Are you interested in translating Gynopedia pages into another language?
Your work as a translator is important -- you can help users access critical information about sexual, reproductive, and women’s health care around the globe!
Who are Gynopedia translators? What are the requirements or qualifications?
Gynopedia moderators are people who help translate existing Gynopedia pages into other languages. There are no formal professional or educational requirements. However, you should be a fluent speaker/writer of the language that you want to translate, and you should feel comfortable working independently.
What are the hours for translators?
As a volunteer, you set your own hours. Whether you want to work 2 hours per week or 20 hours per week, the choice is yours. If possible, we request that you give a general estimate of the time that you can commit (for example, 1-5 hours per week, or 10-20 per week). You can always change this time commitment. This just gives us a general idea of your level of engagement.
How do I become a translator?
First, you’ll need to create an account with Gynopedia. Once you have created an account, you’ll have a basic account of a contributor. In order to be upgraded to a translator, you’ll need to contact us via Facebook, Twitter, or email (email@example.com), and request to become a translator.
Now, as a translator, you have A LOT more privileges than a basic contributor. This means that there’s a great deal of trust involved, so you'll need to first go through a basic screening process before we grant you translator privileges. As an FYI, this is just to be on the safe side, since Gynopedia deals with some sensitive subject matter. We definitely won’t interrogate you -- just ask a few questions to confirm that you’re genuinely interested in translation (rather than spamming, trolling or wreaking havoc on the website), ask you to be transparent about why you're interested in the project and what you hope to get out of it, and confirm that you're a collaborative problem-solver.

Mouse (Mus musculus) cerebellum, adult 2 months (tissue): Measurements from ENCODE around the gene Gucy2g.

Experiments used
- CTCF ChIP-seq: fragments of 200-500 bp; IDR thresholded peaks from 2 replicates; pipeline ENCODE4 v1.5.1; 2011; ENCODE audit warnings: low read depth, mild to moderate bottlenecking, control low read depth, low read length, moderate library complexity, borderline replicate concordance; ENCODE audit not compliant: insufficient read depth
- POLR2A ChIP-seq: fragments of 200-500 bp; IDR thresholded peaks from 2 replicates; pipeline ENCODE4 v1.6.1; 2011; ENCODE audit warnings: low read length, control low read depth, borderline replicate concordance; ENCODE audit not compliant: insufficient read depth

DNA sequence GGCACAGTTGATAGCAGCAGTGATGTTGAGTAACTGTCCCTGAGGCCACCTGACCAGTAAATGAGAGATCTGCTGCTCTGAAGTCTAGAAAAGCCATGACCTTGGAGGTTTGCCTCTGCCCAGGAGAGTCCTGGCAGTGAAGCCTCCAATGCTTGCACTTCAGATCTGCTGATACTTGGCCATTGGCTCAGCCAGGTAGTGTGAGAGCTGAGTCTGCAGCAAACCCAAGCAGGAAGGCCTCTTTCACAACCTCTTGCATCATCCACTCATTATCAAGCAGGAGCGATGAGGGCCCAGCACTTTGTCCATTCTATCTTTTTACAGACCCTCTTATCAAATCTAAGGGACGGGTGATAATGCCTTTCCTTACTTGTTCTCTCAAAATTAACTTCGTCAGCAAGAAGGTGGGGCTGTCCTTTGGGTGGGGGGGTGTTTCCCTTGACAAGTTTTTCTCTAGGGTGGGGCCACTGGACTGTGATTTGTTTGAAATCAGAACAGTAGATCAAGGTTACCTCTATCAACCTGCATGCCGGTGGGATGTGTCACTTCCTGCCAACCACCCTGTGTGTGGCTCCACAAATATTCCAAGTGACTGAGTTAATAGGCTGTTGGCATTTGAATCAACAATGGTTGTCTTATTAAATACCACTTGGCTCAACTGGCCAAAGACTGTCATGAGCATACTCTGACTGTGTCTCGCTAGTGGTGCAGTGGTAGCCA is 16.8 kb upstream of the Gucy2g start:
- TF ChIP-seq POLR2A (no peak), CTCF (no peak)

Do you want to become a translator? Email us: firstname.lastname@example.org
If you're interested in becoming a Gynopedia translator, please email us (email@example.com), and we can talk about how you can get involved.
How does translation work?
Now, here’s how to translate the pages:
- You will need to become an official Gynopedia translator. To do this, you'll need to create an account and then have your account added to the "Translator" list. You can email us (firstname.lastname@example.org) to find out how to do this.
- Once you have become a translator, select which page you would like to translate.
- Once you have landed on the page, you should first REVIEW the content of the page. You’ll be translating all of the content, so you want to ensure that the information is accurate, up-to-date, and comprehensible. If you DO notice that there’s an error or something that should be updated, please click “Edit” to add any changes. Once you’re done, please contact us (email@example.com), and we'll mark this new version as being ready for translation.
- Once you have finished reviewing the content, you can begin the actual translation (yay!). To do this, you should look for a note at the top that says “Translate Page.” If you don’t, this means that an admin needs to mark the page as available for translation. If it’s not marked yet, send us a an email (firstname.lastname@example.org) and we can quickly fix the issue. Once it’s marked, there should be a message to “Translate This Page.” To see all pages that have been marked as available for translation, click here.